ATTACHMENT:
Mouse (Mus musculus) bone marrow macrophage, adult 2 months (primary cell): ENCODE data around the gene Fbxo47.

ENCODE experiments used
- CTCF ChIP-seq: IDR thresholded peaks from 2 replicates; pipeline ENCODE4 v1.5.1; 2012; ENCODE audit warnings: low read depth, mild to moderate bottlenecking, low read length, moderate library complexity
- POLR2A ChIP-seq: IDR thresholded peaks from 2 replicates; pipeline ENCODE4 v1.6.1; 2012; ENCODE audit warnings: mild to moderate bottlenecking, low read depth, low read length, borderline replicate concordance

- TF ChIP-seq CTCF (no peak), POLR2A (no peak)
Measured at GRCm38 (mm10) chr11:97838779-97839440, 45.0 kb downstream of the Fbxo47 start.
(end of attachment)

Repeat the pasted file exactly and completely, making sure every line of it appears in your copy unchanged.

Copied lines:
Mouse (Mus musculus) bone marrow macrophage, adult 2 months (primary cell): ENCODE data around the gene Fbxo47.

ENCODE experiments used
- CTCF ChIP-seq: IDR thresholded peaks from 2 replicates; pipeline ENCODE4 v1.5.1; 2012; ENCODE audit warnings: low read depth, mild to moderate bottlenecking, low read length, moderate library complexity
- POLR2A ChIP-seq: IDR thresholded peaks from 2 replicates; pipeline ENCODE4 v1.6.1; 2012; ENCODE audit warnings: mild to moderate bottlenecking, low read depth, low read length, borderline replicate concordance

- TF ChIP-seq CTCF (no peak), POLR2A (no peak)
Measured at GRCm38 (mm10) chr11:97838779-97839440, 45.0 kb downstream of the Fbxo47 start.